It costs more to produce a litre of milk on some Welsh dairy farms than the price per litre has ever reached, new figures show.
A report published yesterday on the state of the Welsh dairy industry also shows that three-quarters of dairy farms are unprofitable, with the worst-performing 25% making an average loss of 14.2p per litre (ppl).
In 2016-17 the average cost of a litre of milk was nearly 28ppl. When subsidies are taken out, this was more than income earned for the milk.
The reports’ authors write that the findings “suggest there are some fundamental problems with the structure of many farms and possibly the industry”.
Rural Affairs Secretary Lesley Griffiths said: “While the report shows profitable dairy farming is possible, I am particularly concerned that some Welsh dairy farms have costs of production which are higher than the milk price has ever reached.
“That is why I am in the process of tailoring the support we offer these farms to help them re-evaluate the structure of their business and use their benchmarking report to see where improvements can be made.
“It is clear from the report that by becoming more efficient and focusing on producing milk at a lower cost of production, all farms can become more profitable, no matter what the milk price is.”
The report, produced by the Agriculture and Horticulture Development Board (AHDB), is the result of a benchmarking scheme as part of a £3.2m programme of European conditional aid to Welsh dairy farmers.
Three-quarters of dairy farmers took part in the scheme, the highest level of uptake in the UK. Along with aid funding, farmers also received a bespoke report showing the strengths and weaknesses of their business in comparison with other dairy farms.
Data from the benchmarking scheme was used to produce the report. Key findings include:
Some farms have costs of production which are higher than the milk price has ever reached;
The top-performing farms demonstrate that profitable dairy farming is possible, with good returns even in difficult trading conditions;
Farmers who have made a conscious choice about their production system tend to be more profitable;
Farmers should take advantage of the plentiful supply of grass and maximise the milk they produce from grass and forage;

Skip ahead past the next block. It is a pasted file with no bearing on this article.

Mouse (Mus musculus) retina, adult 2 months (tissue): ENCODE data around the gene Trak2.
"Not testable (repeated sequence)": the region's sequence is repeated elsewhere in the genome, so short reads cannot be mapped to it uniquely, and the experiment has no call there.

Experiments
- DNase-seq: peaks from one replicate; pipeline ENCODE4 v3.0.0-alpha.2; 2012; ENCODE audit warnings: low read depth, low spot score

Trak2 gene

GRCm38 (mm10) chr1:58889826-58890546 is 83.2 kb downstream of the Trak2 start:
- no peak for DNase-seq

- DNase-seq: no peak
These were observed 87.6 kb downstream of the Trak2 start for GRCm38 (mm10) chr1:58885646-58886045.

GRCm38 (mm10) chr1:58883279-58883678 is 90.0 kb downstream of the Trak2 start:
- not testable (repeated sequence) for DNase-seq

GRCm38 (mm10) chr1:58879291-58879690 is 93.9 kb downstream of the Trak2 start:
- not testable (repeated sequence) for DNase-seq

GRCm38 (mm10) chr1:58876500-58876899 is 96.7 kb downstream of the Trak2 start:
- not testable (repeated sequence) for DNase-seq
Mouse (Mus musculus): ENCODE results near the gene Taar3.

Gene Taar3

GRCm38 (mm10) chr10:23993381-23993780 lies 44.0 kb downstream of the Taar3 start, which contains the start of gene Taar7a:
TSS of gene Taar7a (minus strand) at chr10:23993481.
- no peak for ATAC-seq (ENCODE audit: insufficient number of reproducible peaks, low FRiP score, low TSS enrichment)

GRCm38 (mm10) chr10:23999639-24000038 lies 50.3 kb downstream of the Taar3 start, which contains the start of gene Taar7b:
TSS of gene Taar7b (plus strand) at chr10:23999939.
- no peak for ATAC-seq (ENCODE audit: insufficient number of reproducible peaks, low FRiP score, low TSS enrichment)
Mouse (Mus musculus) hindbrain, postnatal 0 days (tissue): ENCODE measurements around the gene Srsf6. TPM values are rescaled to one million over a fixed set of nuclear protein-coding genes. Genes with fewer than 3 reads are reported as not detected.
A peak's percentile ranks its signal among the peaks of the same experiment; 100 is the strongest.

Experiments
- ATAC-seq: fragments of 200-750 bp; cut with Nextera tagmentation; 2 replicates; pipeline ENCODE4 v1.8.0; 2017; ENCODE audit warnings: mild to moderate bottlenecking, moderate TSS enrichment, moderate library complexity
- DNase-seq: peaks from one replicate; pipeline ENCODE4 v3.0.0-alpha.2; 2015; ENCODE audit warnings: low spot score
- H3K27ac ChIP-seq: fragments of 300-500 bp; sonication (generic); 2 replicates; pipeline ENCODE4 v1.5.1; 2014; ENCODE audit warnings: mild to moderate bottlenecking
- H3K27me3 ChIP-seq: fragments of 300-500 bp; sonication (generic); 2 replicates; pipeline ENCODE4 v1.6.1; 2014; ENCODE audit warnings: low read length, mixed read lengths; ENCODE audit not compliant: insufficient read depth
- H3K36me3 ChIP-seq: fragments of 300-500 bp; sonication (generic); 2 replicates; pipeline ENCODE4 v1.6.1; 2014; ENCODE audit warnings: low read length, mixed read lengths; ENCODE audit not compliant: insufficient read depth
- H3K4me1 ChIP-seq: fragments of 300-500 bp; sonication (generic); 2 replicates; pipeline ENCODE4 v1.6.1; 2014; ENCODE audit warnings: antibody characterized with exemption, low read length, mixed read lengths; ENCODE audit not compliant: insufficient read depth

Maintaining high standards of animal health and welfare reduced the financial impact of diseases and can give the industry a competitive advantage.
Ms Griffiths added: “Brexit presents significant challenges to the agriculture industry but also opportunities. The industry and individual farmers must start to plan now for the future.
“The long-term outlook for the dairy sector is good, with global demand forecasted to increase year on year. Our dairy farmers need to be competitive and market-focused to compete with the best in the world. If this happens. then I firmly believe our dairy farmers have a bright future.”
The report shows that the proportion of farms that keep their cows housed all year round has risen to more than 5%. Farms that do so tend to have larger herds than the average.
However, they tend to be less profitable than farms that graze their herds outside for more than nine months of the year. The authors say this is partly explained by the fact that feed costs per cow are around three times as high for cows that are housed all year round compared to those that are grazed for more than nine months.
The report also compared organic with conventional farms and found that the milk price achieved by organic farmers during the period of the survey was almost 60% higher than non-organic farms.
Although milk yields were 14% lower, organic farms were more profitable, with some of the shortfall being made up from higher agri-environmental payments.
By: Chris Kelsey
Source: Wales Online